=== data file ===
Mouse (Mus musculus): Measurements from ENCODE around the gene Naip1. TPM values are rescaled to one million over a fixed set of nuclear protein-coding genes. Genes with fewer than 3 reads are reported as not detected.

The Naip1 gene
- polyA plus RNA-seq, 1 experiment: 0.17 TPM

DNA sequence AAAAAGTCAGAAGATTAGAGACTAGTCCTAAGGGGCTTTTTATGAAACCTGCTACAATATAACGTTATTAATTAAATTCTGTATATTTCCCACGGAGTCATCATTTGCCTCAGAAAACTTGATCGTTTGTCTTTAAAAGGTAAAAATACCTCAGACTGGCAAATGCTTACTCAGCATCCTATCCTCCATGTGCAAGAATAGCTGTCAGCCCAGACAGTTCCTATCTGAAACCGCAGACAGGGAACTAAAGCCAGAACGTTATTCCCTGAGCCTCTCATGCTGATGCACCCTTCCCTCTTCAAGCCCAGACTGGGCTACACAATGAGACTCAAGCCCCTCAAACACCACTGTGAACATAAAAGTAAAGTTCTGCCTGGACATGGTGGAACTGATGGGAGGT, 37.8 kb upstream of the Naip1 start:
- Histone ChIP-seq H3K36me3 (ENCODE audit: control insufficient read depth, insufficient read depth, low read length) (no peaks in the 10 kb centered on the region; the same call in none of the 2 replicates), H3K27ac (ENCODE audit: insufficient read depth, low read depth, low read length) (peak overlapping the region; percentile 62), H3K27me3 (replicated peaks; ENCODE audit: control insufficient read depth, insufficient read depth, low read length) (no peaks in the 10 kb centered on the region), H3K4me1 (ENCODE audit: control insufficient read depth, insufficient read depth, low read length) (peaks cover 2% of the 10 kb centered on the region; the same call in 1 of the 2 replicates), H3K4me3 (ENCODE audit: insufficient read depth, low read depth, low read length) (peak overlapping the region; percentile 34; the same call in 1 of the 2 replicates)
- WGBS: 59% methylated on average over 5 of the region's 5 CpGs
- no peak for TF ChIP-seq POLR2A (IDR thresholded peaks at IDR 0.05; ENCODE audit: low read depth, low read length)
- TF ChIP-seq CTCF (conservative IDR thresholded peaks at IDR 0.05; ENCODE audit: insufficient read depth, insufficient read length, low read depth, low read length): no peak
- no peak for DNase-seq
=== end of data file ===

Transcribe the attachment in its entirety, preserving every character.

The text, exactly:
Mouse (Mus musculus): Measurements from ENCODE around the gene Naip1. TPM values are rescaled to one million over a fixed set of nuclear protein-coding genes. Genes with fewer than 3 reads are reported as not detected.

The Naip1 gene
- polyA plus RNA-seq, 1 experiment: 0.17 TPM

DNA sequence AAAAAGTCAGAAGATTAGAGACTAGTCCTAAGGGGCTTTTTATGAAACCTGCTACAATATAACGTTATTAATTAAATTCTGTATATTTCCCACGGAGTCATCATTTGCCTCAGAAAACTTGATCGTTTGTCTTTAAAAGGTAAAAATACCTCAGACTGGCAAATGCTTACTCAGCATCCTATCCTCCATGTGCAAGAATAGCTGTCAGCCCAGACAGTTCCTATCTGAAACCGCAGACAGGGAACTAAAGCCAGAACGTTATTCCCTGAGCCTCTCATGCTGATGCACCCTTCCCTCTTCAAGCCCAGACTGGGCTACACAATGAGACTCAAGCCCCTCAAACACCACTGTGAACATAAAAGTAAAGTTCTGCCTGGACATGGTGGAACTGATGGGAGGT, 37.8 kb upstream of the Naip1 start:
- Histone ChIP-seq H3K36me3 (ENCODE audit: control insufficient read depth, insufficient read depth, low read length) (no peaks in the 10 kb centered on the region; the same call in none of the 2 replicates), H3K27ac (ENCODE audit: insufficient read depth, low read depth, low read length) (peak overlapping the region; percentile 62), H3K27me3 (replicated peaks; ENCODE audit: control insufficient read depth, insufficient read depth, low read length) (no peaks in the 10 kb centered on the region), H3K4me1 (ENCODE audit: control insufficient read depth, insufficient read depth, low read length) (peaks cover 2% of the 10 kb centered on the region; the same call in 1 of the 2 replicates), H3K4me3 (ENCODE audit: insufficient read depth, low read depth, low read length) (peak overlapping the region; percentile 34; the same call in 1 of the 2 replicates)
- WGBS: 59% methylated on average over 5 of the region's 5 CpGs
- no peak for TF ChIP-seq POLR2A (IDR thresholded peaks at IDR 0.05; ENCODE audit: low read depth, low read length)
- TF ChIP-seq CTCF (conservative IDR thresholded peaks at IDR 0.05; ENCODE audit: insufficient read depth, insufficient read length, low read depth, low read length): no peak
- no peak for DNase-seq